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Athabasca seniors say ‘slow down’

Town councillors approve regular speed monitoring and enforcement outside Seniors Centre
ATH seniors centre ext.
Town of Athabasca councillors have opted to monitor and enforce the speed limit on 48th street instead of reducing the posted maximum after a request for increased safety measures from the Athabasca & District Senior Citizens Society in May 2023.

ATHABASCA — Town of Athabasca councillors have opted to begin monitoring and enforcing the speed limit on 48th Street after an initial request to reduce the speed limit was submitted by the Athabasca & District Senior Citizens Society in May of this year. 

During the Nov. 7 regular meeting, councillors voted 6-0 — mayor Rob Balay was absent — to direct admin to have 48th Street, between 47th and 49th Avenues, monitored and enforced for speed, and to send a letter to the Athabasca and District Senior Citizens Society advising them of the decision.  A second motion to refer a discussion around the purchase and installation of digital speed signs to upcoming budget discussions was carried 5-1, with Coun. Sara Graling opposed. 

“There haven’t been any real traffic studies done,” said Balay. “We didn’t feel there was enough support to warrant the changing of (the speed limit). We felt that just by enforcing the speed limit that is posted was the right thing to do for now.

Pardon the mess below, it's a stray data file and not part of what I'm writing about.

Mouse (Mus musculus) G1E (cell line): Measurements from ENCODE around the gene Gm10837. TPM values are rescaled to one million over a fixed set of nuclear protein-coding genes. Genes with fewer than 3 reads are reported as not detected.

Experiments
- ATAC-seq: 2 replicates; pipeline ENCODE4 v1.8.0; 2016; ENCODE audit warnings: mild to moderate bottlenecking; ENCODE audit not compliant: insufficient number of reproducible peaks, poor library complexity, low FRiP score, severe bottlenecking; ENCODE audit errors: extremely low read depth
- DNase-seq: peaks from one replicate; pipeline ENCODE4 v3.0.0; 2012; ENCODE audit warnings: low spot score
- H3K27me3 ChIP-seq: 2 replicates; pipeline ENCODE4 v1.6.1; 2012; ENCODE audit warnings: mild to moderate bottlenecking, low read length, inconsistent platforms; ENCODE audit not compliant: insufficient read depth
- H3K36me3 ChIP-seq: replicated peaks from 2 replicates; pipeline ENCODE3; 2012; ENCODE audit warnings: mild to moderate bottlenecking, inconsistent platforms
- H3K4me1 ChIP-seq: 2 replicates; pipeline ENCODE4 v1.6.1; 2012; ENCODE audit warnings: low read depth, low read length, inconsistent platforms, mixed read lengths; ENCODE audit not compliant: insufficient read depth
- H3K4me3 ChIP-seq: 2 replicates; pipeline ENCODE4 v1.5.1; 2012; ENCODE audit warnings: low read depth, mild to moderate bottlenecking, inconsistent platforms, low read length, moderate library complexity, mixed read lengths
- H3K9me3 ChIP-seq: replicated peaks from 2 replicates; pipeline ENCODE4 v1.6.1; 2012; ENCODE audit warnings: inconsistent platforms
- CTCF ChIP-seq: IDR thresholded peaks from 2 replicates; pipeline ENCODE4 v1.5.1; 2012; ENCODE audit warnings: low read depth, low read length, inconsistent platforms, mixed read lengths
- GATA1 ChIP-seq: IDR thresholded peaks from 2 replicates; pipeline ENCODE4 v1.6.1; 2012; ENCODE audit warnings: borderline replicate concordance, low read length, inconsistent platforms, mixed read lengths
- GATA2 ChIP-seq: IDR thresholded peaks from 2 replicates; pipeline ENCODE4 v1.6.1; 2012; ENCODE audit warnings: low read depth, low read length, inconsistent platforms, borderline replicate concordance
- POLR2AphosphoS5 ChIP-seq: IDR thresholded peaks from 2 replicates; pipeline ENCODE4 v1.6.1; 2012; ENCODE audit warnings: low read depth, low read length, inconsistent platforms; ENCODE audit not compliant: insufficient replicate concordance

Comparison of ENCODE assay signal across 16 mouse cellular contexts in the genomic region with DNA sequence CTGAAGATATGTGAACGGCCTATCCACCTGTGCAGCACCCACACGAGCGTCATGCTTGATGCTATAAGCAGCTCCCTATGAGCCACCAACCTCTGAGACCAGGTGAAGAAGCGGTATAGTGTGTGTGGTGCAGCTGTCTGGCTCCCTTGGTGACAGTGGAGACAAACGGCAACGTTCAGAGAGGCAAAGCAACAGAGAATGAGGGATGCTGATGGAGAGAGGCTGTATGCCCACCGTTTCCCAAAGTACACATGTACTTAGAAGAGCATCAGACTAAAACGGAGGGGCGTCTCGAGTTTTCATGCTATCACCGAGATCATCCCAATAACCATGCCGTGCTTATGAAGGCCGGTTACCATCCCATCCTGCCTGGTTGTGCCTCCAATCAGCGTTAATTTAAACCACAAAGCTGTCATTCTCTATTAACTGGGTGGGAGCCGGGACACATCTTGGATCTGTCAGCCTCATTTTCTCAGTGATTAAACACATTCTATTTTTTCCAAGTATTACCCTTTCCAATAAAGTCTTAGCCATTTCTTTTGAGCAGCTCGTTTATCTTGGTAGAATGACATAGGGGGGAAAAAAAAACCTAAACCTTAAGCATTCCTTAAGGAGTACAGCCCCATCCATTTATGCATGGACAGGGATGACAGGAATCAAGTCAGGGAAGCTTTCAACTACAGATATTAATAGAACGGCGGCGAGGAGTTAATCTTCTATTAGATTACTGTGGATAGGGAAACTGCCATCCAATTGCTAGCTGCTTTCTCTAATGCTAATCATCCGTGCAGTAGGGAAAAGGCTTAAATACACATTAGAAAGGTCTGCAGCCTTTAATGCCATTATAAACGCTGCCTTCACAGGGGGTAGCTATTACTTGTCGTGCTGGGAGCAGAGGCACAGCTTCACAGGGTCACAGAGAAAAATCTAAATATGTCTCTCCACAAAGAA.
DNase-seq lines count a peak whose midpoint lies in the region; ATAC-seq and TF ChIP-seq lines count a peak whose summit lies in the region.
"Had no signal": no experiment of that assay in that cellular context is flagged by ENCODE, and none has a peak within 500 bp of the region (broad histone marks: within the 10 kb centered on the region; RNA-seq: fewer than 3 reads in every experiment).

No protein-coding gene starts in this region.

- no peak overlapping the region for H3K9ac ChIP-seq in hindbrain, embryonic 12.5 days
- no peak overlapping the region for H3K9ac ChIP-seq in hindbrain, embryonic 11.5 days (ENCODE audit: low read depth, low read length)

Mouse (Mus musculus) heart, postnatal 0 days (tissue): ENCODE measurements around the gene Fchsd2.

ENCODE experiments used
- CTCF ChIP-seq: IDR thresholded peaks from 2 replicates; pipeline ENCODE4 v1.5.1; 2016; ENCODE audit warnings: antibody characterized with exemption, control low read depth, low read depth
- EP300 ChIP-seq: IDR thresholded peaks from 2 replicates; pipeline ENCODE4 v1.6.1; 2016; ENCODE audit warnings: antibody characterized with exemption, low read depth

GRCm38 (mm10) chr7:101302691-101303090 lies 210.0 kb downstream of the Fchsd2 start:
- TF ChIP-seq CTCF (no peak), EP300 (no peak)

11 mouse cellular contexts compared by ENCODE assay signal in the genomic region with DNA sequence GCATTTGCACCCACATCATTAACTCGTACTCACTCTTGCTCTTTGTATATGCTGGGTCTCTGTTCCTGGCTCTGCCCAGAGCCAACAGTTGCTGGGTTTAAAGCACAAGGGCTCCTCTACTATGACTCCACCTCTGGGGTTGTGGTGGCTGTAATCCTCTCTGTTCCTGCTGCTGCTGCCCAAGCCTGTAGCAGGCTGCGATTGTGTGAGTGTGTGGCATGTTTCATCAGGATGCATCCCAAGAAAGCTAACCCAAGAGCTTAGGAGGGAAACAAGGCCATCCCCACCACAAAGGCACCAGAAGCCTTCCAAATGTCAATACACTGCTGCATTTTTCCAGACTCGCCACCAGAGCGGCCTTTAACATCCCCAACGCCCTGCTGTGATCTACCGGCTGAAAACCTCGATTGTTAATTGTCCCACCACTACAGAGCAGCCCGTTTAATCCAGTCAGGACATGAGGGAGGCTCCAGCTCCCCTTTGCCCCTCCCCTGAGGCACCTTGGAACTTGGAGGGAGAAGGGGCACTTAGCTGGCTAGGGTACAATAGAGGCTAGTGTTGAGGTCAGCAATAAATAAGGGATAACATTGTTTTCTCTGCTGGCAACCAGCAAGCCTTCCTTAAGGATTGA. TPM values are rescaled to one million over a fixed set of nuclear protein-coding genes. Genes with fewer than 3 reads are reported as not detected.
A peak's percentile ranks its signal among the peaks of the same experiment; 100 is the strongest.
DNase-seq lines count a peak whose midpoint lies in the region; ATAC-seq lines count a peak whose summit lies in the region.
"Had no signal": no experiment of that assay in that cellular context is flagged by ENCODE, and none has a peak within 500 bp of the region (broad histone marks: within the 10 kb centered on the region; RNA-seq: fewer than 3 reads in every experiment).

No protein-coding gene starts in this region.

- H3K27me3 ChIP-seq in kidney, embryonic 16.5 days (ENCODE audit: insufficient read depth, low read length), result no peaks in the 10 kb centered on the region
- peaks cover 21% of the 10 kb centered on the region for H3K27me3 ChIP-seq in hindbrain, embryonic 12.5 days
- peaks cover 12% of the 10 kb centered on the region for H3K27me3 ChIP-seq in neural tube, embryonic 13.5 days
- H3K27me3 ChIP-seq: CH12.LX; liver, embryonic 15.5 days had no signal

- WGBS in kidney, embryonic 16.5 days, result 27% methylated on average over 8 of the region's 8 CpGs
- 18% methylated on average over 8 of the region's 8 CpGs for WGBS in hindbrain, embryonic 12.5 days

“If our peace officer comes back and tells us something different, then we’ll consider it again at another time,” he added.

The original request from the Senior Citizens Society was submitted April 18 by president Bob Spencer, and notes traffic concerns were a topic of discussion at a society AGM. 

“48 Street is a busy street. It is used by large numbers of vehicles and pedestrians attending functions and activities in the area,” wrote Spencer. “We believe that a 30 kilometre speed limit would greatly enhance the safety of the individuals who either reside on or use the facilities along 48 Street.” 

Councillors reviewed the request during their May 2 meeting, when a motion to defer the topic to the 2023 council retreat was carried unanimously. After discussing the item during retreat, held in October, councillors decided to consider purchasing digital speed signs as a deterrent. 

A quote for portable digital signs from Barricades and Signs Traffic Professionals was included in the agenda package, which put the cost for one sign at $4,065.62. “We might look at purchasing a couple for now to see how effective they are and go from there,” said Balay.

Speed monitoring began after the initial request was received, and while Ramey informed councillors only one vehicle travelling at 57 kilometres per hour was recorded, Coun. Ida Edwards noted the enforcement presence has acted as a deterrent. 

“There’s a lot of coffee shop talk about the bylaw officer being out there and getting people to slow down, so people are being more aware of their speed,” said Edwards. 

Lexi Freehill,

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